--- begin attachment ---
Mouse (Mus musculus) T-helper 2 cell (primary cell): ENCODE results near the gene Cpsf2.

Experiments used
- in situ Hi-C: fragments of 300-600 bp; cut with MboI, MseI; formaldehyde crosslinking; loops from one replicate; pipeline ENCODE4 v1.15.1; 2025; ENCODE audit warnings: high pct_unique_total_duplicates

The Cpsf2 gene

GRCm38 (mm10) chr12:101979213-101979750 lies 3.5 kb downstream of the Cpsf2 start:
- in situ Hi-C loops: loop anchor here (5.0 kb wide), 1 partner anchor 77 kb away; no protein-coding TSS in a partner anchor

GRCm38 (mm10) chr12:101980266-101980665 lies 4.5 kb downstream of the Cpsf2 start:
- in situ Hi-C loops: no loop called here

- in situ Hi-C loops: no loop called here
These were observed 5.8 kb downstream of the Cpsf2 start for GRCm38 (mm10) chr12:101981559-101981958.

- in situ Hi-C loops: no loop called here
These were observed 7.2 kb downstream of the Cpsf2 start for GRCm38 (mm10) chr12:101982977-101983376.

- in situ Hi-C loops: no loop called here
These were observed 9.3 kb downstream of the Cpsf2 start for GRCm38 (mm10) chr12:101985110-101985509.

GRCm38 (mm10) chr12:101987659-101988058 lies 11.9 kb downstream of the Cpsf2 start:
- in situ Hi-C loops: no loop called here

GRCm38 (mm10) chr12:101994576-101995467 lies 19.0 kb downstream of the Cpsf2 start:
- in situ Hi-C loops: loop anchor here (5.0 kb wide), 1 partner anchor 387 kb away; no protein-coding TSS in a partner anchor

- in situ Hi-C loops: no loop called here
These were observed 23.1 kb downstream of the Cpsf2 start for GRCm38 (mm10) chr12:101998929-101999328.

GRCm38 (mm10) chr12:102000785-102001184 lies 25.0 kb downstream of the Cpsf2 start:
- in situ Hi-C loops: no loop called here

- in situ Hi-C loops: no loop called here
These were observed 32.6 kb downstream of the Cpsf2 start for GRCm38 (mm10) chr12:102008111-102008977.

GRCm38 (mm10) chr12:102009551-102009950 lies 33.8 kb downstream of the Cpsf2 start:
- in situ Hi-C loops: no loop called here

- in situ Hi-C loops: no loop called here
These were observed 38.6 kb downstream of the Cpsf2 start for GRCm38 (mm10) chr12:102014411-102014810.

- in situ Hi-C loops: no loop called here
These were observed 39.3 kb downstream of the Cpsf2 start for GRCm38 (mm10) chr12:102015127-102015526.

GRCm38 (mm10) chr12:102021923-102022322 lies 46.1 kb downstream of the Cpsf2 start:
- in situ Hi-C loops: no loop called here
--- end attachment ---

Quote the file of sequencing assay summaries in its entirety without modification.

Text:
Mouse (Mus musculus) T-helper 2 cell (primary cell): ENCODE results near the gene Cpsf2.

Experiments used
- in situ Hi-C: fragments of 300-600 bp; cut with MboI, MseI; formaldehyde crosslinking; loops from one replicate; pipeline ENCODE4 v1.15.1; 2025; ENCODE audit warnings: high pct_unique_total_duplicates

The Cpsf2 gene

GRCm38 (mm10) chr12:101979213-101979750 lies 3.5 kb downstream of the Cpsf2 start:
- in situ Hi-C loops: loop anchor here (5.0 kb wide), 1 partner anchor 77 kb away; no protein-coding TSS in a partner anchor

GRCm38 (mm10) chr12:101980266-101980665 lies 4.5 kb downstream of the Cpsf2 start:
- in situ Hi-C loops: no loop called here

- in situ Hi-C loops: no loop called here
These were observed 5.8 kb downstream of the Cpsf2 start for GRCm38 (mm10) chr12:101981559-101981958.

- in situ Hi-C loops: no loop called here
These were observed 7.2 kb downstream of the Cpsf2 start for GRCm38 (mm10) chr12:101982977-101983376.

- in situ Hi-C loops: no loop called here
These were observed 9.3 kb downstream of the Cpsf2 start for GRCm38 (mm10) chr12:101985110-101985509.

GRCm38 (mm10) chr12:101987659-101988058 lies 11.9 kb downstream of the Cpsf2 start:
- in situ Hi-C loops: no loop called here

GRCm38 (mm10) chr12:101994576-101995467 lies 19.0 kb downstream of the Cpsf2 start:
- in situ Hi-C loops: loop anchor here (5.0 kb wide), 1 partner anchor 387 kb away; no protein-coding TSS in a partner anchor

- in situ Hi-C loops: no loop called here
These were observed 23.1 kb downstream of the Cpsf2 start for GRCm38 (mm10) chr12:101998929-101999328.

GRCm38 (mm10) chr12:102000785-102001184 lies 25.0 kb downstream of the Cpsf2 start:
- in situ Hi-C loops: no loop called here

- in situ Hi-C loops: no loop called here
These were observed 32.6 kb downstream of the Cpsf2 start for GRCm38 (mm10) chr12:102008111-102008977.

GRCm38 (mm10) chr12:102009551-102009950 lies 33.8 kb downstream of the Cpsf2 start:
- in situ Hi-C loops: no loop called here

- in situ Hi-C loops: no loop called here
These were observed 38.6 kb downstream of the Cpsf2 start for GRCm38 (mm10) chr12:102014411-102014810.

- in situ Hi-C loops: no loop called here
These were observed 39.3 kb downstream of the Cpsf2 start for GRCm38 (mm10) chr12:102015127-102015526.

GRCm38 (mm10) chr12:102021923-102022322 lies 46.1 kb downstream of the Cpsf2 start:
- in situ Hi-C loops: no loop called here